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Indie rock band releases new album and plays Notre Dame

Joe Lattal | Friday, September 23, 2005

So many things have contributed to the eruption of the indie rock genre in the past few years. The iPod helped. The staleness of the abused nu-metal and alt-rock genres helped. The surprising amount of exposure given to the genre by typical mainstream outlets such as MTV and commercial radio helped.

But what stole the spotlight for today’s indie rock heroes, such as Interpol, Franz Ferdinand and The Decemberists, is the amount of imagination that the best bands in the genre have put into each verse, lyric and note.

Clap Your Hands Say Yeah is the next example of a band in the genre that put out their album at the right time. The explosion of indie rock and its accessible stepchild, Pitchfork Media, are the primary explanations for the New York band’s impressive success.

Don’t believe it? Try getting a ticket to see the band in New York, Chicago, Philadelphia, Boston or anywhere in Canada. All shows are sold out. But if you’re looking for a chance to catch Clap Your Hands, you are in luck. They will be on campus Saturday night.

Once you hear the album, it’s easy to understand why everyone is clapping and saying “yeah.” By the end of the opener “Clap Your Hands,” you are unsure whether you just walked into a circus or a Baptist preacher’s sermon. Backup voices and organ sounds spiral around Alec Ounsworth’s voice commanding to “clap your hands.” The simple-minded track is not the group’s greatest achievement, but it serves the purpose of pulling any listener into the album.

The next track, “Let the Cool Goddess Rust Away,” answers one of these questions. Clap Your Hands Say Yeah wants to have fun in an unconventional way. Ounsworth’s voice takes center stage as percussion is simply tambourine and kick drum and rhythm is the same two chords for three minutes.

“Over and Over Again (Lost and Found)” continues the exercise in simplicity but adds a more active bass line as well as an actual chorus, though it just consists of a few repeated syllables. The songs grow progressively catchier with the addition of keyboards that dig up memories of past Grandaddy and Talking Heads records.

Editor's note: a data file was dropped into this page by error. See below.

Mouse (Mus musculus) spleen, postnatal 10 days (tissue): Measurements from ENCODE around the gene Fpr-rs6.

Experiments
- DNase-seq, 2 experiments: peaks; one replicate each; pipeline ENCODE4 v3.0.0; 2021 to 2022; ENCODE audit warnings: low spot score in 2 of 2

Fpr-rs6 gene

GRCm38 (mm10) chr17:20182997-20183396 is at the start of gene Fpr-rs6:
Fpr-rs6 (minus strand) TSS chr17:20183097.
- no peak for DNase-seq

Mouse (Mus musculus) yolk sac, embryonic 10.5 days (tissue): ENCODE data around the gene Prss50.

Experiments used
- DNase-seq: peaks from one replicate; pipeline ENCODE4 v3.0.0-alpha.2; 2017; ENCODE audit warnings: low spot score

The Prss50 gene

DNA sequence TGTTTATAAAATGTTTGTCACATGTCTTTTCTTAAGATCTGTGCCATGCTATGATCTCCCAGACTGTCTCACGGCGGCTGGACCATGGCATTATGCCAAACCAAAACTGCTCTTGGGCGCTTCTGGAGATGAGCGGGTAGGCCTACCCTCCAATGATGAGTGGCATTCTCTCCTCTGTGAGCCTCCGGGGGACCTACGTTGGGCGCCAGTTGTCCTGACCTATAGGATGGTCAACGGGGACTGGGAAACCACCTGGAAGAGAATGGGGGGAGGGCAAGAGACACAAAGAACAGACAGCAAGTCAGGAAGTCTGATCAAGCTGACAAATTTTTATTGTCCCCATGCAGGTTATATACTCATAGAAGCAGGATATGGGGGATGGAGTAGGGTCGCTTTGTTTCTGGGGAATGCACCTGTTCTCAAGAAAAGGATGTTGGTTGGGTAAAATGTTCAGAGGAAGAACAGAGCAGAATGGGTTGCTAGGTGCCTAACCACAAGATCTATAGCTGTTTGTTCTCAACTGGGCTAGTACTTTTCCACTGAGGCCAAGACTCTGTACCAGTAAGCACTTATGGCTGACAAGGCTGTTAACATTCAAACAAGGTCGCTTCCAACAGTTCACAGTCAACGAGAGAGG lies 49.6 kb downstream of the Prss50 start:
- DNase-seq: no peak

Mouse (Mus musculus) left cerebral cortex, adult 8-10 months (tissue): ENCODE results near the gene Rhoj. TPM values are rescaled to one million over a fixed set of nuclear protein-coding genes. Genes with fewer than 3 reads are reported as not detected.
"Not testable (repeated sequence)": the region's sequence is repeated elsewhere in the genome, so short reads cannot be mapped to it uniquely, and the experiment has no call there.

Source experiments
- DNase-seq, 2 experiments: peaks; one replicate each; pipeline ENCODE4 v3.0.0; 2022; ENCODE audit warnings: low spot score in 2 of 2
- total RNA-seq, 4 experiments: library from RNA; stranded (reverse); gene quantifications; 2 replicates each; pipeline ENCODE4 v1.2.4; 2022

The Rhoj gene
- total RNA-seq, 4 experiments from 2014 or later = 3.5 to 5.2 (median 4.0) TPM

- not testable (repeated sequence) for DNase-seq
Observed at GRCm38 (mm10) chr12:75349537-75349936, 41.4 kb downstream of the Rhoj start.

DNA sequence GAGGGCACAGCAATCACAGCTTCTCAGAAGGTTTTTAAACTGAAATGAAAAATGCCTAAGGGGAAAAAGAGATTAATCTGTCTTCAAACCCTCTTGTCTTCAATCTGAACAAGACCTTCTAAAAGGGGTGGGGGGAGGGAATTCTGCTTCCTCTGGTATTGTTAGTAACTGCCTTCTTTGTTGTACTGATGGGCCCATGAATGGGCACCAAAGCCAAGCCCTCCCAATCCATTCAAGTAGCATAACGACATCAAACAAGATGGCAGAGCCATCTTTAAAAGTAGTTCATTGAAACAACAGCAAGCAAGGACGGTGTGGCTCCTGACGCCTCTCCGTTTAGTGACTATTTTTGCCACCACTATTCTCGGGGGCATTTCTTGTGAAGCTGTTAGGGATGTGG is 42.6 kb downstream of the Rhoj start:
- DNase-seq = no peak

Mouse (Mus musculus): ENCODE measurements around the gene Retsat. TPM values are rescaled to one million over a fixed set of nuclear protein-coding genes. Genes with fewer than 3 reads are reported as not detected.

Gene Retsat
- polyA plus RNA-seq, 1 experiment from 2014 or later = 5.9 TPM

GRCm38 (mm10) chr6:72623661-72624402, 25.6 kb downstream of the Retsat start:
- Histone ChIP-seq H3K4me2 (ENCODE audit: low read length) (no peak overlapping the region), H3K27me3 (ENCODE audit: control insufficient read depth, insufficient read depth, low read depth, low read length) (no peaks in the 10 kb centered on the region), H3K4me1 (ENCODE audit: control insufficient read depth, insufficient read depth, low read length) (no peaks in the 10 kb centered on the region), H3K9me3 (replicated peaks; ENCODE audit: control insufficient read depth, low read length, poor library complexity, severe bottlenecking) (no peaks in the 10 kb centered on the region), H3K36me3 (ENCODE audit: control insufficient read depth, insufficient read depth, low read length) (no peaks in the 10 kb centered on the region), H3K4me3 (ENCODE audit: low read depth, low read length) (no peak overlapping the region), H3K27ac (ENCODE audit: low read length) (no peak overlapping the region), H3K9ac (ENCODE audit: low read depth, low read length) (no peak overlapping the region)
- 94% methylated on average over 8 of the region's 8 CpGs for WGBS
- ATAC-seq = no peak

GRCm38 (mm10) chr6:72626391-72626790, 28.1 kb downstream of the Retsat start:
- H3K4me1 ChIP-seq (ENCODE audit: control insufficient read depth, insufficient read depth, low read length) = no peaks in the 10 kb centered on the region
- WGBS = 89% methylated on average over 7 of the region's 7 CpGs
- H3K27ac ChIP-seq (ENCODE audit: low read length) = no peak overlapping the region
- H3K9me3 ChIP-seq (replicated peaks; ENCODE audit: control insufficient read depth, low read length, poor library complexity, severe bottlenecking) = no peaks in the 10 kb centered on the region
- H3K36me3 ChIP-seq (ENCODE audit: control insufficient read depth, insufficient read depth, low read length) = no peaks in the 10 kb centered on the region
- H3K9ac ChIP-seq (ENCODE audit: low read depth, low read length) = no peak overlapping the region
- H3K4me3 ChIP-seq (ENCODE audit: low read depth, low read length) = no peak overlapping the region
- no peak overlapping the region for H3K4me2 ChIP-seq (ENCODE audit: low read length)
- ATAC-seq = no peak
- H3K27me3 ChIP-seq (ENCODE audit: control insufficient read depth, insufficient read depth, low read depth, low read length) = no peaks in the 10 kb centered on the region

The swift strumming at the start of “Is This Love?” provides a pleasant contrast to the rest of the album’s more deliberate introductions. The song features an addicting, sing-a-long chorus that repeats the song’s title and a celebratory, anthem-like climax at its conclusion.

When the sounds of harmonica and tambourine can be heard in the first measures of a song by the name of “Heavy Metal,” it’s quite a treat. The swirling backup vocals on the track serve as instruments, focusing more on dynamics and melody versus cliché lyrics. The busy chorus flashes in and out between upbeat and catchy verses.

The listener has to dig deep to find the definitive Clap Your Hands song, “In This Home on Ice.” The relaxing chord progression lays over delicate cymbals and drums. The stream of consciousness vocals comfortably complement a tranquil melody: “Now that I’m so sad and not quite right, I could dance all night … let’s just take it slow in this home on ice.”

While Ounsworth doesn’t display much in the way of a vocal range, his soothing voice provides a pleasing contrast to a brilliantly structured and produced album. Each of the 12 tracks is unique and addicting in its own way. From music boxes to conventional indie pop, Clap Your Hands Say Yeah displays the imagination that earned the genre exposure in the popular music spectrum in the first place.

Students at Notre Dame have a unique opportunity to experience the band this Saturday night. Clap Your Hands Say Yeah will play a free show at Legends Sept. 24 at 9:30 p.m.